by Lisa J. Huriash
As the food in her refrigerator spoiled without electricity and her cabinets went bare, Pearl Stern ate bread and water throughout the week.
Some of her neighbors at Century Village in Boca Raton have emptied their cookie jars. One said she has eaten all the candy she had.
"I have nothing in the house to eat, nothing," Stern said.
As seniors without electricity see their food supplies diminish, local agencies said the seniors face other issues. Ailing seniors on high floors of condos can't use the elevators to get down to make their way to feeding sites or the grocery store. Even if they can walk down, many can't get back up the steps lugging heavy groceries. Some have religious or dietary restrictions, such as religious Jews and Muslims, who shy away from the ham sandwiches served at many American Red Cross centers.
Others who can get out to the store are terrified to drive through intersections without traffic lights.
On Tuesday, Broward County Meals on Wheels began delivering a two-week supply of meals to 1,500 homebound seniors. The meals are in cans, because the agency's caterer lost electricity and can't cook, said CEO John Pudwell.
"They get what we can provide them," said Peggy Miller, the agency's executive director. "Until they [the caterer] get power up, this is what we could get as fast as could get. Nobody likes the cans. I'm hoping this makes them appreciate the heated meals because that cost us a whole lot more."
In Tamarac, where seniors make up more than half the population, city spokeswoman Lucy Crockett said volunteers, including city staff, began knocking on doors in senior condos on Sunday asking if people were OK.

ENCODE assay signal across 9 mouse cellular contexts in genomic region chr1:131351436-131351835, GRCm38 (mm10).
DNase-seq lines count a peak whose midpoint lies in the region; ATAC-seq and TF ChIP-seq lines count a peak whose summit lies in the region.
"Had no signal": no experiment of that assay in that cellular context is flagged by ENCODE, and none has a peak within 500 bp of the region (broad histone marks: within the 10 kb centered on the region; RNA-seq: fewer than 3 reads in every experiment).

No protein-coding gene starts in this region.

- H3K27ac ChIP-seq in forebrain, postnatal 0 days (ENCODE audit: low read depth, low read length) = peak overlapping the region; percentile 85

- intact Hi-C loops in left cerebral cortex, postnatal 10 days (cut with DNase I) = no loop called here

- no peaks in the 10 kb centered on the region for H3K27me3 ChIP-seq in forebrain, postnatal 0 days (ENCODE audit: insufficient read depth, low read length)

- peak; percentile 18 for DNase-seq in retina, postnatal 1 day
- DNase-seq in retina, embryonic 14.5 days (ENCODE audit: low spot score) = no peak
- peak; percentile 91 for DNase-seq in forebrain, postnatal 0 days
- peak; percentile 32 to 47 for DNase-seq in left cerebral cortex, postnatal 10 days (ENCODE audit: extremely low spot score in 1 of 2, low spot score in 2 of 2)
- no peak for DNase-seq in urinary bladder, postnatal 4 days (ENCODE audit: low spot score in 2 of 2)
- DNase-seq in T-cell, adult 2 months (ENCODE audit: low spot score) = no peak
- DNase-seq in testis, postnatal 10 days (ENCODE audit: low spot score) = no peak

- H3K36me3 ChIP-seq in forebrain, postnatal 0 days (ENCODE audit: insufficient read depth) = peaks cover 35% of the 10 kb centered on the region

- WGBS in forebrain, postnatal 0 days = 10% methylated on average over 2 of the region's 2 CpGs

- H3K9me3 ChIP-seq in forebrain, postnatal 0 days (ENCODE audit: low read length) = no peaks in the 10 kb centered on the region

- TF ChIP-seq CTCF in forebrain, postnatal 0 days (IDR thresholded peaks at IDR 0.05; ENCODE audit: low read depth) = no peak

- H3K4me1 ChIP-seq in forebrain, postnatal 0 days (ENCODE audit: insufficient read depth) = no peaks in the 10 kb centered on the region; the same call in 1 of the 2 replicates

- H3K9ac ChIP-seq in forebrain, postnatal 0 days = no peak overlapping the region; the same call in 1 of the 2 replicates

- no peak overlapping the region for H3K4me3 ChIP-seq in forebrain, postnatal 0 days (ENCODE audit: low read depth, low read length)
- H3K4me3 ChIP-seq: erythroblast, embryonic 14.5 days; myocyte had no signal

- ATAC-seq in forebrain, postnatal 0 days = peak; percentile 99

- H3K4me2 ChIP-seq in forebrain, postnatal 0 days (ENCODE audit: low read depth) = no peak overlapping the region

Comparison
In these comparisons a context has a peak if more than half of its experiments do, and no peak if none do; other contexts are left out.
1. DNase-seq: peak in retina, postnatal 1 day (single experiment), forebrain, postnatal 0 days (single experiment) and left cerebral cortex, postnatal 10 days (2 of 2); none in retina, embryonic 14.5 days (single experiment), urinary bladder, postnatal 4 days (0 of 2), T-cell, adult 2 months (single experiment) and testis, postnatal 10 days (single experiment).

"We're helping people find food. [One city employee] repaired a window for a man who had hip surgery and didn't have any food," Crockett said. "The usual means have not been available. We have Tamarac Transit Service that takes seniors to shop, but the transit hasn't been running on a regular schedule so that's not available."
Private religious groups have taken the matter into their own hands.
Sofian Abdelaziz Zakkout, director of the American Muslim Association of North America in Miami, said his agency distributed 15 meals Monday, including potatoes, soup, crackers and bottled water to those in need. More help is expected. "The seniors have problems getting the right food when food is hard to get," he said.
Since the storm, more than 20,000 kosher meals have been flown into Broward County from Chabad Lubavitch headquarters in Brooklyn. The meals cost the orthodox agency about $8 each. They are being delivered free of charge to seniors in need. Late Wednesday, another 5,000 meals, which heat automatically when water is added, were to be delivered from New York for seniors in Broward and Palm Beach counties. The meals are given to everyone, but Chabad scouts out Jewish residents by walking the halls and looking for the religious parchments hooked to doorposts.
More than a dozen volunteers from Chabad have fanned out at Century Village in Boca Raton each day this week bringing packets of beef stew, stuffed cabbage, and meatballs and spaghetti. Chabad's door-to-door service continues today. "FEMA shmeema, we have each other," said Akiva Shapiro, the senior program director at Chabad Lubavitch of Coral Springs.
Rebbetzin Baila Gansburg of Chabad Lubavitch of Coconut Creek said she has delivered meals to hungry seniors who didn't want to break with Jewish tradition that forbids pork products and mixing meat and milk. One elderly Margate man told her on Wednesday that he hadn't eaten in a week.
"They are not going to eat bologna and cheese," she said.
Esta Mittman of Century Village in Boca Raton said she couldn't wait to eat the pepper steak that was delivered to her door in a box. She's been surviving on crackers and tuna fish since the power went out and it's getting a tad boring.
"I hate tuna fish," she giggled as Gansburg demonstrated how the meals work.
The Jewish Federation of South Palm Beach County has also helped frail seniors in several condo communities by delivering food, water, ice and prescription medicines. In addition, the agency has called 5,000 clients to check on their conditions.
Nearly 17,000 hot kosher meals have been distributed at the Florida Jewish Senior Center in Hallandale Beach since Sunday morning, said agency spokeswoman Margaret Kessler, which serves mostly residents throughout the north Miami-Dade and south Broward area.
"If you keep kosher, you can't just go buy a can of Spam," Kessler said.
Lisa J. Huriash can be reached at firstname.lastname@example.org or 954-572-2008.